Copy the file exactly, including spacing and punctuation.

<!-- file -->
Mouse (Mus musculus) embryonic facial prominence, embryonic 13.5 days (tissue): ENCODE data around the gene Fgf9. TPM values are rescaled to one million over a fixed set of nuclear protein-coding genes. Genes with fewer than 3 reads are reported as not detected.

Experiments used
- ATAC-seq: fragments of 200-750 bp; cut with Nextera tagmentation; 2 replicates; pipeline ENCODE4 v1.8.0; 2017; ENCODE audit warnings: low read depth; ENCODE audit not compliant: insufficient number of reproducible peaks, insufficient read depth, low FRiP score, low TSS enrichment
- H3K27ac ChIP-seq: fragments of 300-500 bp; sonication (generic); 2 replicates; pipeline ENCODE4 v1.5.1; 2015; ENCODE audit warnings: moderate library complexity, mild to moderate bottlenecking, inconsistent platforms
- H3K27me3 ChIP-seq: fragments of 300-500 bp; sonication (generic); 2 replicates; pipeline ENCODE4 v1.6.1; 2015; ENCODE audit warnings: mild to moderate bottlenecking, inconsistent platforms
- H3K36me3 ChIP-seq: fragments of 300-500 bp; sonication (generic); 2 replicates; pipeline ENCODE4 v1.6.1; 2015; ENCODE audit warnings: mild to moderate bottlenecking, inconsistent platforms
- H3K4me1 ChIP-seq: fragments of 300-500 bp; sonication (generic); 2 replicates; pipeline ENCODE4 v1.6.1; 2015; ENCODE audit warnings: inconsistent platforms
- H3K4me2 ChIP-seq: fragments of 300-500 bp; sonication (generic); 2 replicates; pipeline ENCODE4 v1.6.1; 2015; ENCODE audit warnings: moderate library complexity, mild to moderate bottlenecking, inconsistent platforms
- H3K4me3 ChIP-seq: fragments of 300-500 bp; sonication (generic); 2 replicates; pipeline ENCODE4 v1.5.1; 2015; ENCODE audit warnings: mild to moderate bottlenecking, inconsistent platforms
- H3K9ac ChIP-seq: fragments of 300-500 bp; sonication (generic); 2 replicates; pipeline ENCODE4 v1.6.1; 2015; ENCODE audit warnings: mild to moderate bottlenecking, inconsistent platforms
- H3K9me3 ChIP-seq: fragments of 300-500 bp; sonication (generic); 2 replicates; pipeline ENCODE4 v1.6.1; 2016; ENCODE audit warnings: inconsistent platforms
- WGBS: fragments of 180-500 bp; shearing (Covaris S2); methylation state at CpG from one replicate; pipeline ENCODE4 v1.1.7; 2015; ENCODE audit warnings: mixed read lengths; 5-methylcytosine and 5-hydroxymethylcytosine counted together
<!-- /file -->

Mouse (Mus musculus) embryonic facial prominence, embryonic 13.5 days (tissue): ENCODE data around the gene Fgf9. TPM values are rescaled to one million over a fixed set of nuclear protein-coding genes. Genes with fewer than 3 reads are reported as not detected.

Experiments used
- ATAC-seq: fragments of 200-750 bp; cut with Nextera tagmentation; 2 replicates; pipeline ENCODE4 v1.8.0; 2017; ENCODE audit warnings: low read depth; ENCODE audit not compliant: insufficient number of reproducible peaks, insufficient read depth, low FRiP score, low TSS enrichment
- H3K27ac ChIP-seq: fragments of 300-500 bp; sonication (generic); 2 replicates; pipeline ENCODE4 v1.5.1; 2015; ENCODE audit warnings: moderate library complexity, mild to moderate bottlenecking, inconsistent platforms
- H3K27me3 ChIP-seq: fragments of 300-500 bp; sonication (generic); 2 replicates; pipeline ENCODE4 v1.6.1; 2015; ENCODE audit warnings: mild to moderate bottlenecking, inconsistent platforms
- H3K36me3 ChIP-seq: fragments of 300-500 bp; sonication (generic); 2 replicates; pipeline ENCODE4 v1.6.1; 2015; ENCODE audit warnings: mild to moderate bottlenecking, inconsistent platforms
- H3K4me1 ChIP-seq: fragments of 300-500 bp; sonication (generic); 2 replicates; pipeline ENCODE4 v1.6.1; 2015; ENCODE audit warnings: inconsistent platforms
- H3K4me2 ChIP-seq: fragments of 300-500 bp; sonication (generic); 2 replicates; pipeline ENCODE4 v1.6.1; 2015; ENCODE audit warnings: moderate library complexity, mild to moderate bottlenecking, inconsistent platforms
- H3K4me3 ChIP-seq: fragments of 300-500 bp; sonication (generic); 2 replicates; pipeline ENCODE4 v1.5.1; 2015; ENCODE audit warnings: mild to moderate bottlenecking, inconsistent platforms
- H3K9ac ChIP-seq: fragments of 300-500 bp; sonication (generic); 2 replicates; pipeline ENCODE4 v1.6.1; 2015; ENCODE audit warnings: mild to moderate bottlenecking, inconsistent platforms
- H3K9me3 ChIP-seq: fragments of 300-500 bp; sonication (generic); 2 replicates; pipeline ENCODE4 v1.6.1; 2016; ENCODE audit warnings: inconsistent platforms
- WGBS: fragments of 180-500 bp; shearing (Covaris S2); methylation state at CpG from one replicate; pipeline ENCODE4 v1.1.7; 2015; ENCODE audit warnings: mixed read lengths; 5-methylcytosine and 5-hydroxymethylcytosine counted together